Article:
However, the Inov-8 seems to have gained the advantage over the Brooks in weight, transition, and forefoot cushioning…with a bit more room for your toes as well.

Quick Ratings

 Here’s my ranking of the Inov-8 Parkclaw 275 as compared with the Brooks Ghost 10 and Brooks Launch 4 based on four parameters.

 

Pros

  • Intelligent design 
  • Transition to toe-off
  • Quality

Cons

  • Ankle touches/rubs top of the collar
  • Needs reflective strips for after dark
  • Maybe a little expensive

Summary

By not relying on some super-advanced composite materials, but rather on time-honored materials and diligent quality control, Inov-8 has delivered us a really great and, a fun multi-purpose road to trail shoe.

Several weeks ago, I was not even sure how to pronounce their name, and now they have become one of my favorite shoes. 

Cheerio mates! Now Let's Run!

Frank DuCett | Level 5 expert Verified
My name is Frank DuCett, living and running in the Heartland of America. My love is the long lonesome road half marathons of Indiana, Kentucky and Illinois. My training of 20 - 30 miles weekly is dedicated to staying under 2 1/2 hours for the 13.1 mile distance into my 70s and beyond. I run alone and without earbuds, enjoying the solitude and true sensations of the act.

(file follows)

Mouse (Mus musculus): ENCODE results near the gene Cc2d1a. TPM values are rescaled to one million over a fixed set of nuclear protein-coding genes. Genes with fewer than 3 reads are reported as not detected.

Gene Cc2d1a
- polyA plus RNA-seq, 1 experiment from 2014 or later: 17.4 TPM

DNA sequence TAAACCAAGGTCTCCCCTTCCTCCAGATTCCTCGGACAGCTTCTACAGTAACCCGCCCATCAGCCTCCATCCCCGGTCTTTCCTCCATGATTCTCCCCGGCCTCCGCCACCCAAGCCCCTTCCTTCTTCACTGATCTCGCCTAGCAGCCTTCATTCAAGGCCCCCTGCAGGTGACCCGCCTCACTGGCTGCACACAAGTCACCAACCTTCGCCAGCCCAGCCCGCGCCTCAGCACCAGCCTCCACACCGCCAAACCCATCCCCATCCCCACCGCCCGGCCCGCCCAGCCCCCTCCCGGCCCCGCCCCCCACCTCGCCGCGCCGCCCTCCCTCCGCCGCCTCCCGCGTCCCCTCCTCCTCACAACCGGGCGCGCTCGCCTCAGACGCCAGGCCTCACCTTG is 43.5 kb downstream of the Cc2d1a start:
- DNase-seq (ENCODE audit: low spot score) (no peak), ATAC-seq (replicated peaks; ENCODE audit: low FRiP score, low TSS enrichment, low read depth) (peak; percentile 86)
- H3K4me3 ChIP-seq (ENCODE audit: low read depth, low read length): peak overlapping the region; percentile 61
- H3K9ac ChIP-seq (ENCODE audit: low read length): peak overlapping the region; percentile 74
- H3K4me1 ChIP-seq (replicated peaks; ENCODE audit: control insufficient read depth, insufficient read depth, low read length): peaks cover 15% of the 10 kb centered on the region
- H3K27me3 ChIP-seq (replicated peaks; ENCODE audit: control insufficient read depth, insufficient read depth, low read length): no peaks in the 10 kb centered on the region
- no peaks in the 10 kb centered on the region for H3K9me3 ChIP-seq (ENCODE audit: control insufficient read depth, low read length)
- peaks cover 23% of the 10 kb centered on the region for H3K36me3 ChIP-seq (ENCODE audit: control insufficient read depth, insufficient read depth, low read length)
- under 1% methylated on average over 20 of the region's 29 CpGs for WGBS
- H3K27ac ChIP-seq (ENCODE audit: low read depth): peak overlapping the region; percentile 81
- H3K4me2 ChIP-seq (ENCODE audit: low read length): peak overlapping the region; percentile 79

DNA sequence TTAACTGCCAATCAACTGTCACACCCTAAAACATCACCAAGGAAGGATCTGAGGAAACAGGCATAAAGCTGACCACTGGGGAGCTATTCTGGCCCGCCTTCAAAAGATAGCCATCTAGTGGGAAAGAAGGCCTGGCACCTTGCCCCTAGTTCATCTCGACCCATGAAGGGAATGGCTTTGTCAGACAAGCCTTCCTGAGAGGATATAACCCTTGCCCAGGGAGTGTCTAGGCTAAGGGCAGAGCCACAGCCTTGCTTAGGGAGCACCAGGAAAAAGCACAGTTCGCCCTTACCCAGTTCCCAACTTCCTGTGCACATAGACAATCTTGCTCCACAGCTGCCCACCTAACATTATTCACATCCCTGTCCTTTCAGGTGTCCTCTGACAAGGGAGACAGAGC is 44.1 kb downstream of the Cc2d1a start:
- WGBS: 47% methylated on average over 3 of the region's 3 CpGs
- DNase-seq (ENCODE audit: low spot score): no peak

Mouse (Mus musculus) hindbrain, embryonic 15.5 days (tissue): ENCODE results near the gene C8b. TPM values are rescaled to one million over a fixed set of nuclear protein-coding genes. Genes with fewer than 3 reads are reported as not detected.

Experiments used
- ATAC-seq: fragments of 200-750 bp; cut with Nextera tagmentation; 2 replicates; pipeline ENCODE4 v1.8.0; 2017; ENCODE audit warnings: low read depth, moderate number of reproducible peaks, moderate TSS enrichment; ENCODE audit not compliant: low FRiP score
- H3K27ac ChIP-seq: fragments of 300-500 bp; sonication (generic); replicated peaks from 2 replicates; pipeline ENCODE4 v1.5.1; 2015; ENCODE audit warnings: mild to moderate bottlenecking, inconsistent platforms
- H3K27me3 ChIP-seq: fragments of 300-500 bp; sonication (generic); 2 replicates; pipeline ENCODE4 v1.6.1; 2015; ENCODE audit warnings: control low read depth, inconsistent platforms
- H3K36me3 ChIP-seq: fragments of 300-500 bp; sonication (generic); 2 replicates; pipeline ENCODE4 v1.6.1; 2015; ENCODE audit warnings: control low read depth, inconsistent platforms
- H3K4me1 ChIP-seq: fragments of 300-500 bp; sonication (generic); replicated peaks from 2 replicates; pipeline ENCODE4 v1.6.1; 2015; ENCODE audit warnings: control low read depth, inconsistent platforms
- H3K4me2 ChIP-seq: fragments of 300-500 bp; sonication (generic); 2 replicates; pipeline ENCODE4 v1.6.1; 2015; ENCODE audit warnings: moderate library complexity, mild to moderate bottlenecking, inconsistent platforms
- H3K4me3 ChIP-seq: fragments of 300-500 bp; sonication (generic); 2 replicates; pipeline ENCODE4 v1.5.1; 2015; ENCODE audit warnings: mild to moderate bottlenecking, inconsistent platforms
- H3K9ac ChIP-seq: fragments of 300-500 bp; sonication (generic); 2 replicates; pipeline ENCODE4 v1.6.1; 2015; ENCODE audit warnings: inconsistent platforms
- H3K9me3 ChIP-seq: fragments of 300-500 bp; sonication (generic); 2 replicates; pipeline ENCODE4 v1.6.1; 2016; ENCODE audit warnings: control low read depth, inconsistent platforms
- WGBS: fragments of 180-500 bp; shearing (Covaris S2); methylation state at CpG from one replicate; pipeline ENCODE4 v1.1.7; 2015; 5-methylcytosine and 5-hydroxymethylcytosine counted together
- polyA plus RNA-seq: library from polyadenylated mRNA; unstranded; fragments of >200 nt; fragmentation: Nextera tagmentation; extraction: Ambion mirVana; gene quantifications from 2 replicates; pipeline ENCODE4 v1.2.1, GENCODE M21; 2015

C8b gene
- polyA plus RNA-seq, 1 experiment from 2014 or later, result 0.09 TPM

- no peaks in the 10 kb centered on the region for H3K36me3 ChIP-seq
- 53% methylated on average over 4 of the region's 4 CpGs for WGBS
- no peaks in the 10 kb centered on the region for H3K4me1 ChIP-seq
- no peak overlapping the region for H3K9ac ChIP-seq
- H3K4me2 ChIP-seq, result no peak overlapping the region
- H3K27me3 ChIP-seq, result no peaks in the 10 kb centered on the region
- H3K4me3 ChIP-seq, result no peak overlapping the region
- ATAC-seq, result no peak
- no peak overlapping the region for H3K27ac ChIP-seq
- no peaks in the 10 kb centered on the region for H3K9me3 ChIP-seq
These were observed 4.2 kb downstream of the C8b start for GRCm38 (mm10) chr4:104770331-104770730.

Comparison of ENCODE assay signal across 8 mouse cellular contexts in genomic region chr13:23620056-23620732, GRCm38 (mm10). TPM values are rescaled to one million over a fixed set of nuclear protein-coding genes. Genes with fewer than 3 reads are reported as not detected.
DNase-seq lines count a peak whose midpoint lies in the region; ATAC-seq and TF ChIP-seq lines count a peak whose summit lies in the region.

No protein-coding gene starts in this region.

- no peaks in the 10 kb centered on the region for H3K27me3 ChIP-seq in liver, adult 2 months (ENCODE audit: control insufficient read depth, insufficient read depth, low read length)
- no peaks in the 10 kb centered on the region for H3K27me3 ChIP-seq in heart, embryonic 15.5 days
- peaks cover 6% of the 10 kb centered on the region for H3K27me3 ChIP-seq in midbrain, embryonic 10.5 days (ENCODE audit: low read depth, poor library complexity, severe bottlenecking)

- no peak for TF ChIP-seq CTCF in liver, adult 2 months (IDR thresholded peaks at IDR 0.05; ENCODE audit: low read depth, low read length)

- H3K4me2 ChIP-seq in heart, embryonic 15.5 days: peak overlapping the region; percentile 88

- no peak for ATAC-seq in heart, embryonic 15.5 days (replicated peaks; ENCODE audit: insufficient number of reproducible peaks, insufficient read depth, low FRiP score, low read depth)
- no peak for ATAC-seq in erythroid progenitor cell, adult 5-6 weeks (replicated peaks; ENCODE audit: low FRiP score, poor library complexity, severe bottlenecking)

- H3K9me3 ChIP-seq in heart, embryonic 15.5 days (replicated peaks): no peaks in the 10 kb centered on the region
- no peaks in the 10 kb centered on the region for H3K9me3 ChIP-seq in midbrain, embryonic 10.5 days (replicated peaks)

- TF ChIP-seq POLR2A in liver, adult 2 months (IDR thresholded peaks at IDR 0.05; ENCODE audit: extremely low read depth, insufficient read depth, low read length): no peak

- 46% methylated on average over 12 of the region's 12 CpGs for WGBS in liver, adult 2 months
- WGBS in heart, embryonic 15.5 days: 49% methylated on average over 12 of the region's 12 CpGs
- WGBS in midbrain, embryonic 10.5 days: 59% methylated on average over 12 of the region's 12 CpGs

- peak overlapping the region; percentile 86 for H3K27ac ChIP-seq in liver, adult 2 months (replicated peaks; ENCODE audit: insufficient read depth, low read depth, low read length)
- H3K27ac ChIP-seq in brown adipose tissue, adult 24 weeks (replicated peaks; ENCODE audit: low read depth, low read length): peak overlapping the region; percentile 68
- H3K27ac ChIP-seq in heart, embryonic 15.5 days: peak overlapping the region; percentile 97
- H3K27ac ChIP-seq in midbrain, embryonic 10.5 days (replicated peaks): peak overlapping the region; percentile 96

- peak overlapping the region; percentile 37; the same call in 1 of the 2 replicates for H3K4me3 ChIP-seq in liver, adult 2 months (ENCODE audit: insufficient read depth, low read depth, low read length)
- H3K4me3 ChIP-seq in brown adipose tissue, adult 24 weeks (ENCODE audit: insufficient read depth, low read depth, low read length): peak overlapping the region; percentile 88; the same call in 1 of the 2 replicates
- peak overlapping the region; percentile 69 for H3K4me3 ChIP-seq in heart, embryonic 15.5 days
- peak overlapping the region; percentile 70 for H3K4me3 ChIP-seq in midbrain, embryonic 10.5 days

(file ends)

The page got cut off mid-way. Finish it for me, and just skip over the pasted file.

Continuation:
• The Inov-8 Parkclaw 275 is a trail running shoe that’s also designed to handle the roads. The external pad has been configured to function well on both rough and flat surfaces. But this product is inherently meant for the uneven topography.
  • A more robust and protective upper construction makes sure to stave off any abrasion from the elements on the trail. A heel counter with the Parkclaw 275 branding supports the back of the foot and prevents it from deviating during the running session.
  • A full-length foam makes up the midsole unit. Its purpose is to cushion the foot and keep it supported. A rigid lever that runs the entire length of the platform helps the runner to push off the ground with efficiency and ease.
  • Heel strikers are given the Terradapter pad which is a durable rubber layer on the back portion of the outsole that durably shields against wear and tear. Semi-prominent gripping lugs allow trail-to-road transitions.

The Inov-8 Parkclaw 275 is true to size. It makes use of the standard measurements that accommodate the preferences of consumers. The width of the men’s version is D – Medium while the women’s iteration has the B – Medium option.

The last of this running shoe is of the Standard Fit variant which means that it has a snug heel construction and a broad front for a secure yet unrestricted in-shoe experience.